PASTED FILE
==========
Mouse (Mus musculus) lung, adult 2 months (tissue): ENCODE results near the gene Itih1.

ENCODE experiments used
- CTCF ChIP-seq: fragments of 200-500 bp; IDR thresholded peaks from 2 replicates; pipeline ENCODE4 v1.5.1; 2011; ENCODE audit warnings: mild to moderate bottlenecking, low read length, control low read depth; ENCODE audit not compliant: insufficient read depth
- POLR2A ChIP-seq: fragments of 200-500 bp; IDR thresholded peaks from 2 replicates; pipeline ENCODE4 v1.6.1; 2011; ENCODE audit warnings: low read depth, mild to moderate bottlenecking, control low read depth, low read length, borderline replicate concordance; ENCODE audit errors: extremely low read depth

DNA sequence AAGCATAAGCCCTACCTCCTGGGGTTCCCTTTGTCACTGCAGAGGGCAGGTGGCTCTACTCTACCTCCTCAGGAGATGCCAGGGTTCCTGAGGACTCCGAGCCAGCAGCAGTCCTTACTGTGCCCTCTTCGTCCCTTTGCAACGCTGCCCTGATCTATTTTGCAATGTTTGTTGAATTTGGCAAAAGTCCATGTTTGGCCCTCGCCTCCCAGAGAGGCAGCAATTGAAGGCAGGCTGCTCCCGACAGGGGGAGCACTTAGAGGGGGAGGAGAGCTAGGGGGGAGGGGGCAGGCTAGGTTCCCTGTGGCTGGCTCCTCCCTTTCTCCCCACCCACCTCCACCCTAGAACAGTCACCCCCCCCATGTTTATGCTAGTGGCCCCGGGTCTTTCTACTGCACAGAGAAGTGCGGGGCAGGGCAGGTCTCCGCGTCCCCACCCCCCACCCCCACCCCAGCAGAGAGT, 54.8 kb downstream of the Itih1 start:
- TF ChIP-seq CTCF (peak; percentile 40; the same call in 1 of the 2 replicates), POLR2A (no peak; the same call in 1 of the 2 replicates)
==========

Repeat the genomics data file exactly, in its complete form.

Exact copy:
Mouse (Mus musculus) lung, adult 2 months (tissue): ENCODE results near the gene Itih1.

ENCODE experiments used
- CTCF ChIP-seq: fragments of 200-500 bp; IDR thresholded peaks from 2 replicates; pipeline ENCODE4 v1.5.1; 2011; ENCODE audit warnings: mild to moderate bottlenecking, low read length, control low read depth; ENCODE audit not compliant: insufficient read depth
- POLR2A ChIP-seq: fragments of 200-500 bp; IDR thresholded peaks from 2 replicates; pipeline ENCODE4 v1.6.1; 2011; ENCODE audit warnings: low read depth, mild to moderate bottlenecking, control low read depth, low read length, borderline replicate concordance; ENCODE audit errors: extremely low read depth

DNA sequence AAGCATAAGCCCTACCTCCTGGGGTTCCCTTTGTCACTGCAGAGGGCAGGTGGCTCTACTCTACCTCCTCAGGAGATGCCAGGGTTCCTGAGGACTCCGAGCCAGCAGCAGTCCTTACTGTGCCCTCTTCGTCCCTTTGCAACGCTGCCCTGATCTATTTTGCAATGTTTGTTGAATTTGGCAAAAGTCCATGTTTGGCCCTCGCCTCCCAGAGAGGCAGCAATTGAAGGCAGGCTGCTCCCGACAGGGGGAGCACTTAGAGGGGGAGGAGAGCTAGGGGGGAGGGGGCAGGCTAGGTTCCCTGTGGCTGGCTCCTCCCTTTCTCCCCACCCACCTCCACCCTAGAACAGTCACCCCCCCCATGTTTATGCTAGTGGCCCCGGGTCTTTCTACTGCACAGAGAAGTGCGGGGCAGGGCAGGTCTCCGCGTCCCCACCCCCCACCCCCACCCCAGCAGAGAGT, 54.8 kb downstream of the Itih1 start:
- TF ChIP-seq CTCF (peak; percentile 40; the same call in 1 of the 2 replicates), POLR2A (no peak; the same call in 1 of the 2 replicates)